*An on-going series of putting college QBs in our mathematical analysis. We don’t have all the needed data until the 2011 NFL Combine results, but we can assume some of it (for now) and we have all the game performance/statistics.
See this link for details on the College QB rating system -- Predicting the Unpredictable…Projecting a College QB to the NFL with a Mathematical Formula
Ricky Stanzi, Iowa - NFL Draft 2011
I know you are going to find this completely insane...
New readers, I may have already lost you with the title...but bear with me on this. At worst, this will just be an interesting read and something you will say "no way" to. At best, this will be a tremendous call and huge validation for our mathematical model's ability to project college QBs to the NFL. (I also have a few years to hide from it potentially too!)
I have to confess I did not watch many Iowa Hawkeye football games this season. As the college QBs start their journey to the NFL, I get more interested for the Fantasy Football aspect. This season, I was aware of the usual "big names" -- Newton, Locker, Gabbert, Mallett and had been intrigued by Andy Dalton...but I have to say when I saw Ricky Stanzi's name on a list -- I wondered, "how did he make it in the QBs list for the 2011 NFL Draft"? Don't ask me why I had that reaction, I just know I did. Big-10 bias (against), maybe? Flashbacks to Chuck Long, perhaps? Whatever the reason, I just had an irrational gut reaction. Which is why I love what I do, I try to eliminate the emotional and just rely on the data. Not knowing Stanzi, I was curious as how the analysis would turn out.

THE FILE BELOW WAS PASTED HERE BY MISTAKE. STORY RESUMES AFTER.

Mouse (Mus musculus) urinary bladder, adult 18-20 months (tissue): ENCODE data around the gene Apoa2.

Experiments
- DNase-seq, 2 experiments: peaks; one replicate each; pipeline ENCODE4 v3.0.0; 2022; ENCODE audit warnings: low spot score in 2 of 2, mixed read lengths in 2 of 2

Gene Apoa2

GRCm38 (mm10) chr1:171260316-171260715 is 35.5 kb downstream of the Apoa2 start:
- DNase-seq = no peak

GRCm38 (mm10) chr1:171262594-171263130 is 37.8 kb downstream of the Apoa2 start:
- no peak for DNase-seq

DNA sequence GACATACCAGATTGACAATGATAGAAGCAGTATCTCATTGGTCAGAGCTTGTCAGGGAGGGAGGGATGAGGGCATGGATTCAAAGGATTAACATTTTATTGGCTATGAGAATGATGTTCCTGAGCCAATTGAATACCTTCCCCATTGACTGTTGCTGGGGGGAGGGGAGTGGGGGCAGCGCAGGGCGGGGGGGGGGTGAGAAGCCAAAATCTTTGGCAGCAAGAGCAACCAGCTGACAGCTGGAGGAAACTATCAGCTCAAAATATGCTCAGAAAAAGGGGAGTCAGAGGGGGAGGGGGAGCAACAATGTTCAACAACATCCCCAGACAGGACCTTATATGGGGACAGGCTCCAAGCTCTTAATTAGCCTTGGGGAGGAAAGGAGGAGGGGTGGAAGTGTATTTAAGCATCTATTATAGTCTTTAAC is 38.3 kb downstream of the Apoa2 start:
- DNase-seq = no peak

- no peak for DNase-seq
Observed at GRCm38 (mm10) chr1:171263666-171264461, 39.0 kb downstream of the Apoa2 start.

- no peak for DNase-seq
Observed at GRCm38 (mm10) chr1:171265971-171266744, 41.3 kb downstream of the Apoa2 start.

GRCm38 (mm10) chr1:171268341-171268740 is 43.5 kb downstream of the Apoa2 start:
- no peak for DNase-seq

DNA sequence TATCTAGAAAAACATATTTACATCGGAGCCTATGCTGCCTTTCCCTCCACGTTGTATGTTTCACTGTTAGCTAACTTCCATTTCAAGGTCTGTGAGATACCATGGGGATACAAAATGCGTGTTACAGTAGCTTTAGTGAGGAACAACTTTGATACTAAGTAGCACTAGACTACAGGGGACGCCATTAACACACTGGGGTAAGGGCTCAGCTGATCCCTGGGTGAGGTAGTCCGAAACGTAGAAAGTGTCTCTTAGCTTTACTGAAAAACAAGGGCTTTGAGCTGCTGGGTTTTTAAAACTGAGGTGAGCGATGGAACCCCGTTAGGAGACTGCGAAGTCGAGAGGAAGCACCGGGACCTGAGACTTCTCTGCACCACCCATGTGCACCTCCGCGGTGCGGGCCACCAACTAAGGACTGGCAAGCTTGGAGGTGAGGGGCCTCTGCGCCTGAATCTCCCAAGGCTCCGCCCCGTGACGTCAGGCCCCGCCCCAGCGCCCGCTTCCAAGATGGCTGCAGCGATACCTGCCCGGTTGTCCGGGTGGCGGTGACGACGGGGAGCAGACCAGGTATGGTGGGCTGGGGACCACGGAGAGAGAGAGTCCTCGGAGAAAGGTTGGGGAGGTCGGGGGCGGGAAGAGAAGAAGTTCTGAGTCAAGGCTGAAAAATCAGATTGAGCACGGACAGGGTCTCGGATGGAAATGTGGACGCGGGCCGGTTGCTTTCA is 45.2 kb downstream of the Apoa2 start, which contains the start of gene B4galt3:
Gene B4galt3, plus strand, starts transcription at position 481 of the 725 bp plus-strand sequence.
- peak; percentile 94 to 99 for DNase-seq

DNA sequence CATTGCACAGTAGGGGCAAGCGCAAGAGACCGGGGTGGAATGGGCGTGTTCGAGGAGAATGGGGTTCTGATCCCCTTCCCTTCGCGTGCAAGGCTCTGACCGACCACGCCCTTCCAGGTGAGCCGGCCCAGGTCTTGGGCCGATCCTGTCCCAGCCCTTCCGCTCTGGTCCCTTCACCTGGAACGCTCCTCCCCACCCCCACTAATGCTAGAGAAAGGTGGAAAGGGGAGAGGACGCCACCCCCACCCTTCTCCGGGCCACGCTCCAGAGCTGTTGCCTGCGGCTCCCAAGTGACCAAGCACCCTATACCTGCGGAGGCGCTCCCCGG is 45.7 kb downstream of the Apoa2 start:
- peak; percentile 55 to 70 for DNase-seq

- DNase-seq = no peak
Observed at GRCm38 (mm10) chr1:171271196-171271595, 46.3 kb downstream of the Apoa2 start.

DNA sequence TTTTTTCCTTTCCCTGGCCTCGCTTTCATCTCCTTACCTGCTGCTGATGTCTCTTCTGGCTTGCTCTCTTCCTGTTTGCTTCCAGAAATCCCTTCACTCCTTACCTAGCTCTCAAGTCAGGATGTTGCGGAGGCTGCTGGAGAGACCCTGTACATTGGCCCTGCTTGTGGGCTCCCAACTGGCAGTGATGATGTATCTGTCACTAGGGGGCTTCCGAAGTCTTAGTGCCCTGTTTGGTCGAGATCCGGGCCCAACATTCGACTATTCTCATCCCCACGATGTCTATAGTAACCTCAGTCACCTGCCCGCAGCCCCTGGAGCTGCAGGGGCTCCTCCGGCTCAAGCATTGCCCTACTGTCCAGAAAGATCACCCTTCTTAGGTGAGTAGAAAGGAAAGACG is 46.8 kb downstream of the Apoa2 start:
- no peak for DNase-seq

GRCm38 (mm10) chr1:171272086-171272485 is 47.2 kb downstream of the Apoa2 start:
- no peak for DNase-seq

As I input the key game/tougher opponent game data for Ricky Stanzi into our algorithm for analyzing college QBs, I just kept saying "that's pretty good" after each game entered...and it just kept rolling. Before I went to take a look at Stanzi's overall total score in our system I thought, "this could be pretty good". When I did finally look at the overall rating, it wasn't good -- it was great. It was college-to-NFL projected "elite". High up on the list wedged in-between Carson Palmer and Mark Sanchez, and slightly above Philip Rivers and Aaron Rodgers. I had to go back check a 2nd and 3rd time to see if I had made an error. No error...